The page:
Freedom of Association Seminar
On 6th November 2012 the IRSWA co-hosted a freedom of association seminar with Curtin University titled 'The Development of the Freedom of Association Provisions in Australian Federal Industrial Relations Law'.
The early freedom of association laws in Australian federal industrial relations law promoted trade union security. The interests of individuals were viewed as being adequately protected through the organisation of collective groups. The resilience of this belief was remarkable as it dominated the content of the federal laws from 1904 up until the mid-1970s. However from the mid to late 1970s onwards the ideology of individualism and freedom of choice dominated much of the debate concerning industrial relations. This weakened the rights of collective groups. The negative right of association was then incorporated in 1996 by the John Howard government to sit side by side with the positive rights of association which had developed over time.
The presentation examined the development and explored the legal construct of the current freedom of association provisions in the Fair Work Act 2009 (Cth), with a particular focus upon the recent High Court decision of Board of Bendigo Regional Institute of Technical and Further Education v Barclay  HCA 32.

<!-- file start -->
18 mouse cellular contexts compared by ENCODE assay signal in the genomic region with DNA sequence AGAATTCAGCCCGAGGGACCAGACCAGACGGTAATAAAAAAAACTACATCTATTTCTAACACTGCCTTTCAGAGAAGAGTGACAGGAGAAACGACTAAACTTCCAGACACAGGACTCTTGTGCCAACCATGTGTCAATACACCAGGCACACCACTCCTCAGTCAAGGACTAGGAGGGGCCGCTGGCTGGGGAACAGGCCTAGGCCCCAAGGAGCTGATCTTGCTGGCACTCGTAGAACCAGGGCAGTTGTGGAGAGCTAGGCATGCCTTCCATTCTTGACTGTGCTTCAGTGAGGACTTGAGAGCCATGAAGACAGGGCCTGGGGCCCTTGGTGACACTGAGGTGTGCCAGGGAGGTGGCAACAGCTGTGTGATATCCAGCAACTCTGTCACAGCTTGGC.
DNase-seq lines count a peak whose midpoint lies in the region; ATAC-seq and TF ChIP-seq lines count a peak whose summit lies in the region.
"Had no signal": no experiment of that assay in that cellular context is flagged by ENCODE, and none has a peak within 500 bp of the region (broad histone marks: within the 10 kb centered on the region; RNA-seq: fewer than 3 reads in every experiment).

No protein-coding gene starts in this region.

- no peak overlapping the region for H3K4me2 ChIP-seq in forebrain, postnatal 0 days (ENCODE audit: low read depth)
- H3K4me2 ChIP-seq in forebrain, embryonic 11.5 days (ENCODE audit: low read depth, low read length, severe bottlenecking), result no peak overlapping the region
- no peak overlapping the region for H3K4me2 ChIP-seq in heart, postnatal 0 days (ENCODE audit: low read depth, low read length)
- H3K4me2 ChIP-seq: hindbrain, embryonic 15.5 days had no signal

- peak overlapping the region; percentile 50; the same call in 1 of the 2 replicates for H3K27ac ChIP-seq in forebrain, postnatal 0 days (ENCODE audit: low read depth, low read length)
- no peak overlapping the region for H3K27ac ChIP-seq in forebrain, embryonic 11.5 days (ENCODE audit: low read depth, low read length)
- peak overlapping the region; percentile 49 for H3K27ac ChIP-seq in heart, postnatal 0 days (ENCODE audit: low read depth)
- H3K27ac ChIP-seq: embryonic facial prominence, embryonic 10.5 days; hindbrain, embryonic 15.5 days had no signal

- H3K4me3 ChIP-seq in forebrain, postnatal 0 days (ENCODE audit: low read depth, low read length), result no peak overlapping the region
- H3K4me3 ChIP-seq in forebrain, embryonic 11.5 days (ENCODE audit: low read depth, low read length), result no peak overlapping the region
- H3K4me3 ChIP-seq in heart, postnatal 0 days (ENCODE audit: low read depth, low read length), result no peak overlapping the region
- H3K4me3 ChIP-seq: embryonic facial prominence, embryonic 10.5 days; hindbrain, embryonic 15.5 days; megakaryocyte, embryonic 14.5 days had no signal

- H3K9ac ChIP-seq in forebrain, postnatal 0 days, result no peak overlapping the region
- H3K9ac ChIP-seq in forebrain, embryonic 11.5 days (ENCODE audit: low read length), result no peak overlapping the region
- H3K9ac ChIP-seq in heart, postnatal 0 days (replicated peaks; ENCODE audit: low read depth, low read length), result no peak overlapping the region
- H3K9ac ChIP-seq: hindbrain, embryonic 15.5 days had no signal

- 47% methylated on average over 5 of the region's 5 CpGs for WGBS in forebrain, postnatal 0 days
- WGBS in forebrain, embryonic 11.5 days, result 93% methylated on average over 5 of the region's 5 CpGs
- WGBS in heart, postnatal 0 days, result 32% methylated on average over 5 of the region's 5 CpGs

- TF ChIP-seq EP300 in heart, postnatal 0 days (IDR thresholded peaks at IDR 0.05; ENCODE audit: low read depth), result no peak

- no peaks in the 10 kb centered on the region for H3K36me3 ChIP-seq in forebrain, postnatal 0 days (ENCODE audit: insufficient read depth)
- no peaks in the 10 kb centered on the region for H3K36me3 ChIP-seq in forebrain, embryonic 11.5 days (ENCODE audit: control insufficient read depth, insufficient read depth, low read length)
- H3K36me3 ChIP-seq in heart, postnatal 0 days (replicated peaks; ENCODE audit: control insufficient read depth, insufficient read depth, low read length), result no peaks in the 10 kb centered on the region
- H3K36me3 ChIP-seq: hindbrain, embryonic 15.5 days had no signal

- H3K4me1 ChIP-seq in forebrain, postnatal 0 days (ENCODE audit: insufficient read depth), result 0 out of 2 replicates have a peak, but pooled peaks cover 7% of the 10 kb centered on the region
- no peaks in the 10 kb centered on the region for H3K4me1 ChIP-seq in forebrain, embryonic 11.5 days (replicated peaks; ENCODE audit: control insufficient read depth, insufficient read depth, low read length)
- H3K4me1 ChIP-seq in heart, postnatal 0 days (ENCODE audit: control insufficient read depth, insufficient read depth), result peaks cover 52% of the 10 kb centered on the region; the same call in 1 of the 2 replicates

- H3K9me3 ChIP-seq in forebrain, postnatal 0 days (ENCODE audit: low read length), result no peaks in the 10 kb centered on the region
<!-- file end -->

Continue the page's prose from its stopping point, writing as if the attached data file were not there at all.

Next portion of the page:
Slides from the seminar can be found here.
When: Tuesday, 6th November 2012, 5.30pm.
Where: Curtin Graduate School of Business, Curtin University, 78 Murray Street (corner of Murray & Pier Streets), Perth WA.
Presenter: Victoria Lambropoulos, Deakin University.
Victoria Lambropoulos is a lecturer at Deakin University in Melbourne where she teaches Labour Law and Company Law to law and business students. Victoria is also a general editor of Thomson Reuters’ Annotated service of the Fair Work Legislation 2012. Victoria has a BA/LLB from Monash University and an LLM from the University of Melbourne. She is currently enrolled in a professional doctorate at Monash University where she is examining the Freedom of Association laws in Australian and the United Kingdom. Victoria’s research and teaching strengths lie in industrial relations however she has also published on the topic of ‘Green Jobs’ and has a keen interest in the intersections between labour and environmental issues. Victoria is a committee member of the Australian Labour Law Association and co-convenor of the Victorian chapter and is on the executive committee of the Industrial Relations Society of Victoria. Victoria is also a member of the Victorian Bar and a member of the Industrial Bar Association of Victoria.
The Society thanks Curtin University for co-hosting this seminar.